Low dose.  There are no studies using low dose ketamine to study its effects on raised ICP.

High dose.  There are four studies that examine the effect of ketamine infusion on ICPs. 66, 68, 69, 73 Kolenda et al, 66 Bourgoin et al 68 and Schmittner et al 69 are described in Table 2. The fourth study, also by Bourgoin and colleagues, 73 was a single-centre randomised controlled trial of 30 patients with severe traumatic brain injury which compared ketamine with sufentanil as target-controlled infusions for sedation. Both groups also received midazolam. Target plasma concentrations of ketamine and sufentanil were set and efficacy of sedation assessed. The patients had a mean age of 29 ± 11 years and 29 ± 12 years for ketamine and sufentanil respectively. Plasma concentrations were targeted and doses were not reported.

The reported ICPs of all studies are presented in Figure 1.
In addition, there have been a number of systematic reviews of prospective and retrospective studies of ketamine use in traumatic and non-traumatic brain injury. 54, 74, 75, 76 Overall, there appears to be no significant effect on ICP, cerebral perfusion pressure, or long term neurological outcomes when ketamine is used with other sedatives in mechanically ventilated patients with intracranial injury.

Hypersalivation and laryngospasm

A prospective open label trial of 146 patients who had undifferentiated agitation in the pre-hospital environment compared a median dose of 5.2 mg/kg intramuscular ketamine versus 10 mg intramuscular haloperidol in the pre-hospital environment. 77 Hypersalivation occurred in 21/56 ketamine patients (30%) versus none in the haloperidol group, leading to intubation for this reason in four patients. Laryngospasm occurred in 3/55 patients (5%) in the ketamine group and none in the haloperidol group. Another prospective observational study examined the effectiveness of a median dose of 4.9 mg/kg intramuscular ketamine in 49 patients with pre-hospital profound agitation. Hypersalivation occurred in nine patients (18%), of which four received atropine therapy. 78 Pre-medication with glycopyrrolate or atropine has been shown to decrease this adverse effect. 79, 80 Umunna and colleagues 39 showed there was no increased hypersalivation when ketamine was used as an infusion at 2.0 mg/kg/h for analgesia and sedation.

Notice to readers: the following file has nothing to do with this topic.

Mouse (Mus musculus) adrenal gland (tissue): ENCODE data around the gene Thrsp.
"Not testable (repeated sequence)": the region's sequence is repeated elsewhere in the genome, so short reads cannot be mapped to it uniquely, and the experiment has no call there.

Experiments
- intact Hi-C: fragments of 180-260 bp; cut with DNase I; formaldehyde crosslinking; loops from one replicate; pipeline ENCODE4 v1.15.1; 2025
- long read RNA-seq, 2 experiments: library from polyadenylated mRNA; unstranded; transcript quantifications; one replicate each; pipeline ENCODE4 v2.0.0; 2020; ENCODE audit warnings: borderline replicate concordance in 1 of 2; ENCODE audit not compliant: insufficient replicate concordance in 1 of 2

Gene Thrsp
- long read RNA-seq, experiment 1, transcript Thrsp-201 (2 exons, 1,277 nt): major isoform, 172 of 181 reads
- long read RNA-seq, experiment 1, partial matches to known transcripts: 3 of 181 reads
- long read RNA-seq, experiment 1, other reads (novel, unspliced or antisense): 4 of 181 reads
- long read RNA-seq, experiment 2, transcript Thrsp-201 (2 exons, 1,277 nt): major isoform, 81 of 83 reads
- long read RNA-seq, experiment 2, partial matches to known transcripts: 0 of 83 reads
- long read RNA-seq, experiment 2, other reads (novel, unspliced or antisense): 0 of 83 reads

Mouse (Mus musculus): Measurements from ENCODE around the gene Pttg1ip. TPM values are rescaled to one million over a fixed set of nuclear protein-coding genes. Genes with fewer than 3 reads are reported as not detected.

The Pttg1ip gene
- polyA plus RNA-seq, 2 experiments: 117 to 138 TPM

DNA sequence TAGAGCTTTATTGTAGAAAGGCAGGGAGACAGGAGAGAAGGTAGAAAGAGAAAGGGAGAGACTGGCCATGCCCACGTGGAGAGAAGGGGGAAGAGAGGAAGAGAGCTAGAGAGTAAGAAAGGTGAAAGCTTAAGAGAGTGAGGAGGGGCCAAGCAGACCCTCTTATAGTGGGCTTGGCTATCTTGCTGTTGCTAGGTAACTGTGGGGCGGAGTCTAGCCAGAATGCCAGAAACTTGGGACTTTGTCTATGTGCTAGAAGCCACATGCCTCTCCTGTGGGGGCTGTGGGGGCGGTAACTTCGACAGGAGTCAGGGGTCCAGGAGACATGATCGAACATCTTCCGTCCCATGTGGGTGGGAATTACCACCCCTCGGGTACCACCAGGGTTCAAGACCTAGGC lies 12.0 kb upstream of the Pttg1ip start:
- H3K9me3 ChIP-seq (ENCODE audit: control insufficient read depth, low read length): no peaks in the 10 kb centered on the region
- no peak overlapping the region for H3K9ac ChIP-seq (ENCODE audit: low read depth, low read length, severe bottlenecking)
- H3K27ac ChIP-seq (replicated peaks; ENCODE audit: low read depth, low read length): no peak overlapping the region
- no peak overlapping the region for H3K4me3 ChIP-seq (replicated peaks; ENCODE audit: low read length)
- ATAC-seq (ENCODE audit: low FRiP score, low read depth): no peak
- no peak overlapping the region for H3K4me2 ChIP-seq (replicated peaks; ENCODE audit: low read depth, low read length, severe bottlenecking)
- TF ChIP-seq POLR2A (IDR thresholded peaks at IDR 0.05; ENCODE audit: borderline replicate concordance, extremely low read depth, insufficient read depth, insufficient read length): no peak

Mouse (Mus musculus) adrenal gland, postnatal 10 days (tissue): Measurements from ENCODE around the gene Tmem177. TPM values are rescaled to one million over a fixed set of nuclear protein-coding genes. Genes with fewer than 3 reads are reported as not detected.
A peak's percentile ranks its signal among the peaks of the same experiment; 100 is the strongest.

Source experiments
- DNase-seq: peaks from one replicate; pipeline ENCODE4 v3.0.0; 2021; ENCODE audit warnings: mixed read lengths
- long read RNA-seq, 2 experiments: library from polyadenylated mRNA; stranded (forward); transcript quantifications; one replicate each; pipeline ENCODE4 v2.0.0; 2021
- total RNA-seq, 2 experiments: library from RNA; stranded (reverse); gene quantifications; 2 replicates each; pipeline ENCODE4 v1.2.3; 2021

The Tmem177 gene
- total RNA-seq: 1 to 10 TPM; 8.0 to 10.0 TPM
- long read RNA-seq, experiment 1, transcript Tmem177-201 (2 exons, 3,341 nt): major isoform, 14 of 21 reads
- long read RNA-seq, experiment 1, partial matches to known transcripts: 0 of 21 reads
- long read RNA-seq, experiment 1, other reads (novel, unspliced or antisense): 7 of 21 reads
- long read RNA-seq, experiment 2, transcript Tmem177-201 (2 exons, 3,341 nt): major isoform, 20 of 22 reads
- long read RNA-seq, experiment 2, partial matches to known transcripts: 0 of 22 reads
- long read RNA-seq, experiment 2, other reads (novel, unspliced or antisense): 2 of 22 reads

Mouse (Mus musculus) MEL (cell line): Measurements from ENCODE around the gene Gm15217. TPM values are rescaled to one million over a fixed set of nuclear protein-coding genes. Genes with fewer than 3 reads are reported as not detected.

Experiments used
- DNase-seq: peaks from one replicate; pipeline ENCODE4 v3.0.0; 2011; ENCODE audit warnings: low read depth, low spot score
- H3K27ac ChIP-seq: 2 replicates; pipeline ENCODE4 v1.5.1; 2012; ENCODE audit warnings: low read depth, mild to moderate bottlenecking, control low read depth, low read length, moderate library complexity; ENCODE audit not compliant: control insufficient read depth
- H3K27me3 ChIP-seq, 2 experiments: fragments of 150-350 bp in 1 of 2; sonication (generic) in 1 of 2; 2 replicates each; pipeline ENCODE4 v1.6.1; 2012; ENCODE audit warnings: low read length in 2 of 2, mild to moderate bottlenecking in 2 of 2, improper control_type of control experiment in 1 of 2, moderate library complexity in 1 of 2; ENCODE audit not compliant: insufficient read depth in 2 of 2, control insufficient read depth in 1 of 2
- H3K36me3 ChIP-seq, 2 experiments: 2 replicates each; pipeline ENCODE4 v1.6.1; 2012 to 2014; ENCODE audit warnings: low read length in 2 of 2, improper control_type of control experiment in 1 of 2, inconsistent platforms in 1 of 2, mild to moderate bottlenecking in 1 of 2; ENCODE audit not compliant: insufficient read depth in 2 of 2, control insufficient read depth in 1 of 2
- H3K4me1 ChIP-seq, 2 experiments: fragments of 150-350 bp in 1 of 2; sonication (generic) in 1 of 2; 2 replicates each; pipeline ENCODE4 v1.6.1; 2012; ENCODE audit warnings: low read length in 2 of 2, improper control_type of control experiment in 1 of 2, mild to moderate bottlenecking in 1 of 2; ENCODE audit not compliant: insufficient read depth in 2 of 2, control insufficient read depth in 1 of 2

It is unknown whether these potential side effects are clinically relevant when low dose ketamine is used for analgosedation in intubated, mechanically ventilated adult patients.


Ketamine is used in mechanically ventilated ICU patients and has several potentially positive clinical effects in this population, including analgesia, sedation and improved haemodynamics in some patients. However, it has a significant side effect profile, which may limit its potential benefits. The role of low dose ketamine infusion for analgesia and sedation in mechanically ventilated patients is currently unknown, despite being recommended in international guidelines, and requires investigation in suitably powered, prospective randomised trials.